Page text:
I am so impressed that you tackled such a big issue in your blog post. It’s really cool that you’re willing to put yourself out there and take a stab at maybe one of the biggest questions that all people of faith have always grappled with. I really agree with what you said about how faith can’t exist without doubt, because otherwise it would inherently be something else, and that something would be less powerful and profound. The whole doubt thing is something I have been thinking about this summer especially, because I felt like I was starting to slip and sometimes think there wasn’t a god at all, which sometimes made me really upset because I had worked so hard to get to the point where I could confidently say I believed in G-d. But I’m trying to retrain that thought process and tell myself that “believing in G-d” is not a static thing, and your faith is something that will fluctuate your whole life. Another little thing from the summer that I keep coming back to is that in Hebrew the word for faith (אמונה) and the word for trust (אמון) are only one letter apart. Faith is built upon trust, literally in the root of the word, and faith cannot exist without trust. That one letter, ה, that you add to the word for trust to change it to faith is also a shorthand for G-d in Hebrew. Faith is literally trust in G-d. Trust means letting go and staying with the idea that things will work out, even if you have no proof or confidence in the moment. And that’s kind of what faith is, or at least how I’ve been trying to think about it recently.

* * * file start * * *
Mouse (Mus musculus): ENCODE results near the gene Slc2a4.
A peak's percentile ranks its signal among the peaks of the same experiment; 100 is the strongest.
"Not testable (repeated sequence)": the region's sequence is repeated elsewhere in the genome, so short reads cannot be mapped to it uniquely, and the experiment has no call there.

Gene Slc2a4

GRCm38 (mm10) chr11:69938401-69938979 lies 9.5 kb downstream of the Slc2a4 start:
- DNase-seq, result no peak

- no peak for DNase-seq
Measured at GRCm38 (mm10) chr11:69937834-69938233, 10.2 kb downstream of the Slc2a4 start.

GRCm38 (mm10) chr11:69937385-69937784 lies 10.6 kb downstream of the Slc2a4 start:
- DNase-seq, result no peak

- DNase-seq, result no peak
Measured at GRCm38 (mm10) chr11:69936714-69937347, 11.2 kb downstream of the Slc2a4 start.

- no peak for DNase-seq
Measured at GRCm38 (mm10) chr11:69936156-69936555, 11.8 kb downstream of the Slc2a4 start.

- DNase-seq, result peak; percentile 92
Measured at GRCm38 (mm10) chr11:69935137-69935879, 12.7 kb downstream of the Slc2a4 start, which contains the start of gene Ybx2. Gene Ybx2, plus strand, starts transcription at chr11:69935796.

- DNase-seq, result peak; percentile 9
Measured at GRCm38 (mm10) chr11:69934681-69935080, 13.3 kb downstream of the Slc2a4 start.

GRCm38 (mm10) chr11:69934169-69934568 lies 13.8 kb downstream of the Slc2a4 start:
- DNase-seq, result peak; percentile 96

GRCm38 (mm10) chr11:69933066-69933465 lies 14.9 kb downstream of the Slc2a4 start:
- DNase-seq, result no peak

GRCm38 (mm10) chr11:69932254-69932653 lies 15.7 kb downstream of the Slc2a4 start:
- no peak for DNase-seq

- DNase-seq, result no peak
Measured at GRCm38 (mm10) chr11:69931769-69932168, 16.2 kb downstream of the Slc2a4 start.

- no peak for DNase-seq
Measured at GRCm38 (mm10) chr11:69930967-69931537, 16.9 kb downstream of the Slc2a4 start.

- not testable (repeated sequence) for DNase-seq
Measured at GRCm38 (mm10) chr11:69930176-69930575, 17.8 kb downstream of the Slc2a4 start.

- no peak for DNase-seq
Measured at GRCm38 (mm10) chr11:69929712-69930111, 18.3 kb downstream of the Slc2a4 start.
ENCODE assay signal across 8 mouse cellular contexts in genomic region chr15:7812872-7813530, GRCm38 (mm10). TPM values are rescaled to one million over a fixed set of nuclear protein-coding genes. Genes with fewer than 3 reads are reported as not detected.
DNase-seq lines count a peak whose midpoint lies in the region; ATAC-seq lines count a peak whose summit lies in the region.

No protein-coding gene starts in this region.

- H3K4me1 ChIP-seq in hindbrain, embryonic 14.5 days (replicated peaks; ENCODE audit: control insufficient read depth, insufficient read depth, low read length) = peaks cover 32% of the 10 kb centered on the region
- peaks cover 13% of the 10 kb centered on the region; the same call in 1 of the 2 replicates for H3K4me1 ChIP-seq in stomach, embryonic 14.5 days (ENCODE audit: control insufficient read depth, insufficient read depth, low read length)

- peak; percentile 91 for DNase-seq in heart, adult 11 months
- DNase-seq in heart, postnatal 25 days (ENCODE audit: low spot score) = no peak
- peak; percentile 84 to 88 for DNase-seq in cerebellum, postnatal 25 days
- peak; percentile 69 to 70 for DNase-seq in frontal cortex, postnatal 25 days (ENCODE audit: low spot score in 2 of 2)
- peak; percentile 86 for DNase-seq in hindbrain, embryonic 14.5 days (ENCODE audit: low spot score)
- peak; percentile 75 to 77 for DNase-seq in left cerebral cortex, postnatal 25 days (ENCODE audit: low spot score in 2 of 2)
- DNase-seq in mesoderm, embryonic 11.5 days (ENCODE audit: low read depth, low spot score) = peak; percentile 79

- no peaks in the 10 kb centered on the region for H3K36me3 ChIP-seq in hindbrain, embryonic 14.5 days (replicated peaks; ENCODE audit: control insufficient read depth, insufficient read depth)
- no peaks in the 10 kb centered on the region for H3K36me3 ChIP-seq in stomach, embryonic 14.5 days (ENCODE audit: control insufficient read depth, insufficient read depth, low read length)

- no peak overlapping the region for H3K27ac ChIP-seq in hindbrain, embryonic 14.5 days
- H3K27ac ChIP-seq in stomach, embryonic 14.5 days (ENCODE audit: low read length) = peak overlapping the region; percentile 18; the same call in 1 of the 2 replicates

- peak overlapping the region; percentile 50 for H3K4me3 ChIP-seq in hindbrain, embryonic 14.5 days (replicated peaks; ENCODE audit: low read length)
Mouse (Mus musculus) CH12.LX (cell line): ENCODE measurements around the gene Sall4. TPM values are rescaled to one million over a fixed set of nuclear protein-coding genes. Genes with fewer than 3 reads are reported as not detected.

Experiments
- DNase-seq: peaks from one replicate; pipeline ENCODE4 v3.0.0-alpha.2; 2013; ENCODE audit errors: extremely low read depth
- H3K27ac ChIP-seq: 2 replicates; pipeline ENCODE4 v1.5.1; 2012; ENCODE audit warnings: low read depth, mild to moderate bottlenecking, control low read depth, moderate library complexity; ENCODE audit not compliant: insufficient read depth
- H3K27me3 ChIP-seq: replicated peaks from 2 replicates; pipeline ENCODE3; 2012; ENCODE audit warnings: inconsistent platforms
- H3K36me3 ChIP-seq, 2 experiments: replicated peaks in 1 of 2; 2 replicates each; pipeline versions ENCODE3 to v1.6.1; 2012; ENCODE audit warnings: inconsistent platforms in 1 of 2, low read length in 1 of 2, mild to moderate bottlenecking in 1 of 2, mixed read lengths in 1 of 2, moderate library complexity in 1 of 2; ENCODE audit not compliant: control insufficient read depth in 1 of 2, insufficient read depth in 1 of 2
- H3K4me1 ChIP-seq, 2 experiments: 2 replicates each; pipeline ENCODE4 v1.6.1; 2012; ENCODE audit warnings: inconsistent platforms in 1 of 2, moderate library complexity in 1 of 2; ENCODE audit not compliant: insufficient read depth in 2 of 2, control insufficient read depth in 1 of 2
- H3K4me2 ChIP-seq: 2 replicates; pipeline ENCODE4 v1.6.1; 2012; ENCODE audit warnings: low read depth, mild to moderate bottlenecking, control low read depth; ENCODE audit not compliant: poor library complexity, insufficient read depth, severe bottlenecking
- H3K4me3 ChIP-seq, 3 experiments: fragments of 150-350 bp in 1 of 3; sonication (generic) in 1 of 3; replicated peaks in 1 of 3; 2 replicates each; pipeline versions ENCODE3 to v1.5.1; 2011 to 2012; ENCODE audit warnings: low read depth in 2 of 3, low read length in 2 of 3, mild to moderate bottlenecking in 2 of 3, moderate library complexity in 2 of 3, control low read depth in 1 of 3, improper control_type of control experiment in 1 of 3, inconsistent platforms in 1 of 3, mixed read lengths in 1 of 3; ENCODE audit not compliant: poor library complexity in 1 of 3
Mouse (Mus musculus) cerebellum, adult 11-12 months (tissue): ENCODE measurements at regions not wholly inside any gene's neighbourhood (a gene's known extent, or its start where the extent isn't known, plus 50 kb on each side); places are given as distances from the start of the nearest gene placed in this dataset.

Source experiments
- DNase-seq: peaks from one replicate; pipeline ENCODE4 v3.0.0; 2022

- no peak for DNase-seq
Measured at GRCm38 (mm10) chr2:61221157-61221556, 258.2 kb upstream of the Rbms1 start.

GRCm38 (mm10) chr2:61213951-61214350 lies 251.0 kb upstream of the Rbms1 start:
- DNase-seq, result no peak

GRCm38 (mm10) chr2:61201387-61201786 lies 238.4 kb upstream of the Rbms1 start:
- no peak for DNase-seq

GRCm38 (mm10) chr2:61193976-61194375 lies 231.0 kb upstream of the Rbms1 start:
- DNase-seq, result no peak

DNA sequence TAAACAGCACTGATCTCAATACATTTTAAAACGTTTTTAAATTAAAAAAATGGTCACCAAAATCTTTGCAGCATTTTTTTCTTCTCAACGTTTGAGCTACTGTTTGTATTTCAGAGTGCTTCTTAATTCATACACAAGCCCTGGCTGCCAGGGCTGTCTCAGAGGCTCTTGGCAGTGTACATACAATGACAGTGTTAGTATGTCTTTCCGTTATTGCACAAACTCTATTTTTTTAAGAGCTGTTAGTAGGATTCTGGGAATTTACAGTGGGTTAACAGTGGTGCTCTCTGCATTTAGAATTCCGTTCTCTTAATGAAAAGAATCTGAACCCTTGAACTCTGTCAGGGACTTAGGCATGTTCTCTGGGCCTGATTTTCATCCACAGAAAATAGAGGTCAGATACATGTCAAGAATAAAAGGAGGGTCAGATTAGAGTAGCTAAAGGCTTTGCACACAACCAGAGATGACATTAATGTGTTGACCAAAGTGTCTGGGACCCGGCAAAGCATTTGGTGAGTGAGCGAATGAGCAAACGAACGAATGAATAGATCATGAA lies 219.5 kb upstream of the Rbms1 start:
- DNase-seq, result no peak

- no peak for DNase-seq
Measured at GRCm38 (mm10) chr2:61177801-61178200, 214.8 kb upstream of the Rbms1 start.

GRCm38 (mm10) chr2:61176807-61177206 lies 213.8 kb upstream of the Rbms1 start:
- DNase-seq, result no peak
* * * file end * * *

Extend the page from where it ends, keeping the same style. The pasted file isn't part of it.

3. Great post, Maya! I love your comments on human kindness and faith. Those are two powerful ways to help us keep going and combat the darkness of doubt. There have been instances in my life where I have wondered if I was ‘good enough’ or ‘qualified’ to do certain things. There have been other times where I questioned where I stood before God and how I could draw closer to Him. In each of those situations, faith and prayer were very important to me. I think a large difference between faith and belief is action. So, to me, faith is the intersection of belief and action. Prayer is a way for me to act on my belief and really connect with God. Prayer has been a great strength to me and has helped me through the toughest times of my life. I find great comfort in being able to connect with a Heavenly Father (God) that is listening and cares about me personally. That has had a profound impact on my life and helped me keep moving forward through my doubts and other difficult trials.